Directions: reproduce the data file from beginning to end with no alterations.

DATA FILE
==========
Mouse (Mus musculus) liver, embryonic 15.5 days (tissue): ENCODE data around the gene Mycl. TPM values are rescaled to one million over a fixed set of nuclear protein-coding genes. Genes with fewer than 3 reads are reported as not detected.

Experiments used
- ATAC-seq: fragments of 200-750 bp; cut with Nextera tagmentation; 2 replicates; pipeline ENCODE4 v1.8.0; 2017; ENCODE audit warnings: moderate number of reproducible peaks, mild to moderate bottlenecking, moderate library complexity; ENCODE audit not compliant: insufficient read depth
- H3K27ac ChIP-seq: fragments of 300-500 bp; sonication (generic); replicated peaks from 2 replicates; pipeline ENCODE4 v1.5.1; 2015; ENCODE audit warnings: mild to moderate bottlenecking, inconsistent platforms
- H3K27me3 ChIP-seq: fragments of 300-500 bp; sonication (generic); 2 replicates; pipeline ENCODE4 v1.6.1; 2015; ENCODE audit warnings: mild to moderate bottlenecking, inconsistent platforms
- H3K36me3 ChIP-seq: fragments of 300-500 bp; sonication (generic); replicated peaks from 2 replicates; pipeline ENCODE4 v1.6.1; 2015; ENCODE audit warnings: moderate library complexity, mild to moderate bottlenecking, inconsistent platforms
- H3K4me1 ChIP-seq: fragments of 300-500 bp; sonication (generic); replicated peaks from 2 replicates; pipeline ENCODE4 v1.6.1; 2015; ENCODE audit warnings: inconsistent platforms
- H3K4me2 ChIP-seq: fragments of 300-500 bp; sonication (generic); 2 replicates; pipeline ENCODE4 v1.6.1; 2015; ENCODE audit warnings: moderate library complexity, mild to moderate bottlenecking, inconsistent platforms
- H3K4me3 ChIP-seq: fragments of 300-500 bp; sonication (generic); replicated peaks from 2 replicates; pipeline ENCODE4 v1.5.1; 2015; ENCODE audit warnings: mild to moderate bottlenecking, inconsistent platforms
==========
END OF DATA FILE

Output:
Mouse (Mus musculus) liver, embryonic 15.5 days (tissue): ENCODE data around the gene Mycl. TPM values are rescaled to one million over a fixed set of nuclear protein-coding genes. Genes with fewer than 3 reads are reported as not detected.

Experiments used
- ATAC-seq: fragments of 200-750 bp; cut with Nextera tagmentation; 2 replicates; pipeline ENCODE4 v1.8.0; 2017; ENCODE audit warnings: moderate number of reproducible peaks, mild to moderate bottlenecking, moderate library complexity; ENCODE audit not compliant: insufficient read depth
- H3K27ac ChIP-seq: fragments of 300-500 bp; sonication (generic); replicated peaks from 2 replicates; pipeline ENCODE4 v1.5.1; 2015; ENCODE audit warnings: mild to moderate bottlenecking, inconsistent platforms
- H3K27me3 ChIP-seq: fragments of 300-500 bp; sonication (generic); 2 replicates; pipeline ENCODE4 v1.6.1; 2015; ENCODE audit warnings: mild to moderate bottlenecking, inconsistent platforms
- H3K36me3 ChIP-seq: fragments of 300-500 bp; sonication (generic); replicated peaks from 2 replicates; pipeline ENCODE4 v1.6.1; 2015; ENCODE audit warnings: moderate library complexity, mild to moderate bottlenecking, inconsistent platforms
- H3K4me1 ChIP-seq: fragments of 300-500 bp; sonication (generic); replicated peaks from 2 replicates; pipeline ENCODE4 v1.6.1; 2015; ENCODE audit warnings: inconsistent platforms
- H3K4me2 ChIP-seq: fragments of 300-500 bp; sonication (generic); 2 replicates; pipeline ENCODE4 v1.6.1; 2015; ENCODE audit warnings: moderate library complexity, mild to moderate bottlenecking, inconsistent platforms
- H3K4me3 ChIP-seq: fragments of 300-500 bp; sonication (generic); replicated peaks from 2 replicates; pipeline ENCODE4 v1.5.1; 2015; ENCODE audit warnings: mild to moderate bottlenecking, inconsistent platforms